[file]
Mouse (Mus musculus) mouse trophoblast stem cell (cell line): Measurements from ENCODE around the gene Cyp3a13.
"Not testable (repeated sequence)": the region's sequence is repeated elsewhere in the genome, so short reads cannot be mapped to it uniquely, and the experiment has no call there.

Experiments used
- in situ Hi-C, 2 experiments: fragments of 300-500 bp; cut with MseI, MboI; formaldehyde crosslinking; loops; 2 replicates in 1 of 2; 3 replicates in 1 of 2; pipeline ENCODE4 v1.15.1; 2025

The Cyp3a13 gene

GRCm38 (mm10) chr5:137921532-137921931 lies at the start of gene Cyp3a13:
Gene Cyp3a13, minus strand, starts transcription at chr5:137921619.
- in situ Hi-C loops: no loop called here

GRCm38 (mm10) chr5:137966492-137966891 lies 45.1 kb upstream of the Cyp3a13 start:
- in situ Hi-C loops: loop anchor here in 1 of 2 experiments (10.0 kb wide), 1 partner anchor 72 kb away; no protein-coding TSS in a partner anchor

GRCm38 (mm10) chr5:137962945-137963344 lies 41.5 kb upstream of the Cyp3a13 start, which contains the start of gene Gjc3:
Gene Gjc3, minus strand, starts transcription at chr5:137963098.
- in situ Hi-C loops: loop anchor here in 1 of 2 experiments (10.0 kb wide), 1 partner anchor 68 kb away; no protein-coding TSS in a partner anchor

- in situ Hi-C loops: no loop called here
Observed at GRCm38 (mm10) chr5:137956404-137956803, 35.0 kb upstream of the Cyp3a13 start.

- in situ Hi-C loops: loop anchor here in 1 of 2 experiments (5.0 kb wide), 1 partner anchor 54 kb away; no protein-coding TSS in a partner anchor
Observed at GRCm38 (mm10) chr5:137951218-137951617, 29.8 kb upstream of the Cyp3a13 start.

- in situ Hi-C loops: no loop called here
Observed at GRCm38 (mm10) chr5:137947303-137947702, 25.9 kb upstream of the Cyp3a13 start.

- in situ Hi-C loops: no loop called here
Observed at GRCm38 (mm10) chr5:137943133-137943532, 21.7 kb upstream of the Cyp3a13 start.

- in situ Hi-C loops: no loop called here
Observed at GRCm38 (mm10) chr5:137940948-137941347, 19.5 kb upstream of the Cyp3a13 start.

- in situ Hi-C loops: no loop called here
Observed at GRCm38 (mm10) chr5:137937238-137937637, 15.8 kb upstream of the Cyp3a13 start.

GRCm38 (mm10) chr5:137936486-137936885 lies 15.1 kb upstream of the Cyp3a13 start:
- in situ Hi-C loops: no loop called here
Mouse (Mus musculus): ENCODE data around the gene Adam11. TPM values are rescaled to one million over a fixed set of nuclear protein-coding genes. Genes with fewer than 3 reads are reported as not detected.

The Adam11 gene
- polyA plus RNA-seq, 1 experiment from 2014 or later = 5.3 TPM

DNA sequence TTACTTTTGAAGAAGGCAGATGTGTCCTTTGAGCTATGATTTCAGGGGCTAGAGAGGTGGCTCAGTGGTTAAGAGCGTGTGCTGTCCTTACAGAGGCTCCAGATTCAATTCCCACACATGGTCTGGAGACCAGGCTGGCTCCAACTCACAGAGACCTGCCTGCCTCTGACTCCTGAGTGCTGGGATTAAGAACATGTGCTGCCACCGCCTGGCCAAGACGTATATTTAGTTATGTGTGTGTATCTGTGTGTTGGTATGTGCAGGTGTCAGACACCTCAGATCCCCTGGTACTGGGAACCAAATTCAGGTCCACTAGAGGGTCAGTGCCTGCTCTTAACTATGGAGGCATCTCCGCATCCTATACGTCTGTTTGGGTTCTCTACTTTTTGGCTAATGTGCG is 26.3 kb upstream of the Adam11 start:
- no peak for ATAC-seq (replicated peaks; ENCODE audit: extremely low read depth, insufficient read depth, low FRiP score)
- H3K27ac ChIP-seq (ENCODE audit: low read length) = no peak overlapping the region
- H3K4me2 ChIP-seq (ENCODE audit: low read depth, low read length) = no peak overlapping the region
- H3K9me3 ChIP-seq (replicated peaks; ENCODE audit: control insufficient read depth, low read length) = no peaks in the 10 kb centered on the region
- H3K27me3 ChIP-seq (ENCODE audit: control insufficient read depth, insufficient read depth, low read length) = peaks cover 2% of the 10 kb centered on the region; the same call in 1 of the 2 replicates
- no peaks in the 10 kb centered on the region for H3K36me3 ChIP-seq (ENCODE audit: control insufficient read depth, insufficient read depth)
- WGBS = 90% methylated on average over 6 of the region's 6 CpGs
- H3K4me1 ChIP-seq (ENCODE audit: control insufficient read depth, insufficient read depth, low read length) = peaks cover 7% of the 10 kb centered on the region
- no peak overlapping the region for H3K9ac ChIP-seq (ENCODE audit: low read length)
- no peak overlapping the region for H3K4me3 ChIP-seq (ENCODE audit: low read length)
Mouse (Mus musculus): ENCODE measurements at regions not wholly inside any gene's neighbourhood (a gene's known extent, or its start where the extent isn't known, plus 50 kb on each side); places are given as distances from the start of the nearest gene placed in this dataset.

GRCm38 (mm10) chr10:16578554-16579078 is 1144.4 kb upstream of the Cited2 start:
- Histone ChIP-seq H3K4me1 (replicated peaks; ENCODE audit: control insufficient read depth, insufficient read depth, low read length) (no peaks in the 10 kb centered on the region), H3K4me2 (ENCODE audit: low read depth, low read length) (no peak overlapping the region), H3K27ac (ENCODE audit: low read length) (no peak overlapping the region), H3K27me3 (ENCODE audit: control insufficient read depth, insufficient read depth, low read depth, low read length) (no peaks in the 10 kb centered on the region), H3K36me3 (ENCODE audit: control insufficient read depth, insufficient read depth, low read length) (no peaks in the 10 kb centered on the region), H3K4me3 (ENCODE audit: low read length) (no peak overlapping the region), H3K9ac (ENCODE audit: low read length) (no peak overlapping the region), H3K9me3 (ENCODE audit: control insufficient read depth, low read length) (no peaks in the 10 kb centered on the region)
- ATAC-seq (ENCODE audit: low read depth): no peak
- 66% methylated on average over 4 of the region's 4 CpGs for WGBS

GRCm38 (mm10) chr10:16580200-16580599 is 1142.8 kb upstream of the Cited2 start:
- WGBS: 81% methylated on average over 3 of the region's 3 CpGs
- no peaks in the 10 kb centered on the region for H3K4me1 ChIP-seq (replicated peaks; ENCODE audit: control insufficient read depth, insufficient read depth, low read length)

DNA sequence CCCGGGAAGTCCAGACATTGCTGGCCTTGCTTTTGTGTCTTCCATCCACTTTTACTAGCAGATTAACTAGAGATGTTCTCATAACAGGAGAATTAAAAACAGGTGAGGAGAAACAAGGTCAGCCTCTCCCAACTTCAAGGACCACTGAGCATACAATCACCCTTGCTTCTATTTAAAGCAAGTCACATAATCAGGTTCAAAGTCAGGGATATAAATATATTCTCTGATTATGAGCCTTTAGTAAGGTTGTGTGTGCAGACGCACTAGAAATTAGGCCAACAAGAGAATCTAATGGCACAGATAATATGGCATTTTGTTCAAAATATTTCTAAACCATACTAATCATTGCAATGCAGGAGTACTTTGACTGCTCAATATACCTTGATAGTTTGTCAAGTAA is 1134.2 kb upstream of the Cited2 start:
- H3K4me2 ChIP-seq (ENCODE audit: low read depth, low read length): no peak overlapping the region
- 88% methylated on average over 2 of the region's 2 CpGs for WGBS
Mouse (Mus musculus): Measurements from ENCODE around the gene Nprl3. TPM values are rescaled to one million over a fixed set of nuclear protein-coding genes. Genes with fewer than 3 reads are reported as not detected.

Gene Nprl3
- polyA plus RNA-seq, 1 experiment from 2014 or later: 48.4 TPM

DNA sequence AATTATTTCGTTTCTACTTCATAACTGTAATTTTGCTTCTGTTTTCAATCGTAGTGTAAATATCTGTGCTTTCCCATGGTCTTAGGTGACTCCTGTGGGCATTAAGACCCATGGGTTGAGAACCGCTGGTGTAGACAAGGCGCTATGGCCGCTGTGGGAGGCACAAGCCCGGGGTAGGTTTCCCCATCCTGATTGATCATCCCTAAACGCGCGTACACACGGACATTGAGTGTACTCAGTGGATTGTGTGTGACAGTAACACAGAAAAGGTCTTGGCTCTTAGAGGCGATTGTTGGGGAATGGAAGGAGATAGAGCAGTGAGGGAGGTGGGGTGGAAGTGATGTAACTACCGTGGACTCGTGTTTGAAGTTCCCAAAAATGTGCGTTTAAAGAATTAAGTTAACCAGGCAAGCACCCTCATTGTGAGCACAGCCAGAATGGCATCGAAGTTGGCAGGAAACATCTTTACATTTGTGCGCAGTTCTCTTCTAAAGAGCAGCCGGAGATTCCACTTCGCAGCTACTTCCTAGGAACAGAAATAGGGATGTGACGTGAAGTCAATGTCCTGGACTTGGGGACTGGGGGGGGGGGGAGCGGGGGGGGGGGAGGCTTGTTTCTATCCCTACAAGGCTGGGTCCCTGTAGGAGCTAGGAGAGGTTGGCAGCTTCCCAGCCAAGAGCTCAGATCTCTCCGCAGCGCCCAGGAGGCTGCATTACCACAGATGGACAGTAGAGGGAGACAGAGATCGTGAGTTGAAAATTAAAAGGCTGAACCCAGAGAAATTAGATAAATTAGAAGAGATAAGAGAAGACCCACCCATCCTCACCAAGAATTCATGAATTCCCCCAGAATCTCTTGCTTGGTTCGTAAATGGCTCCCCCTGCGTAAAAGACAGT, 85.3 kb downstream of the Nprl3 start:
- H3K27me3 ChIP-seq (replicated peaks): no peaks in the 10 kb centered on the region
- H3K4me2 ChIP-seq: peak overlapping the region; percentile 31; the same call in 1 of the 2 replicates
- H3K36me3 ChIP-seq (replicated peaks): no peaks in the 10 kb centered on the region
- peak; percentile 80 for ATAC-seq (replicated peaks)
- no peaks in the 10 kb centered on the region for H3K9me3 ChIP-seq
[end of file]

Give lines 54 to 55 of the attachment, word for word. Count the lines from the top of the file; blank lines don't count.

Gene Nprl3
- polyA plus RNA-seq, 1 experiment from 2014 or later: 48.4 TPM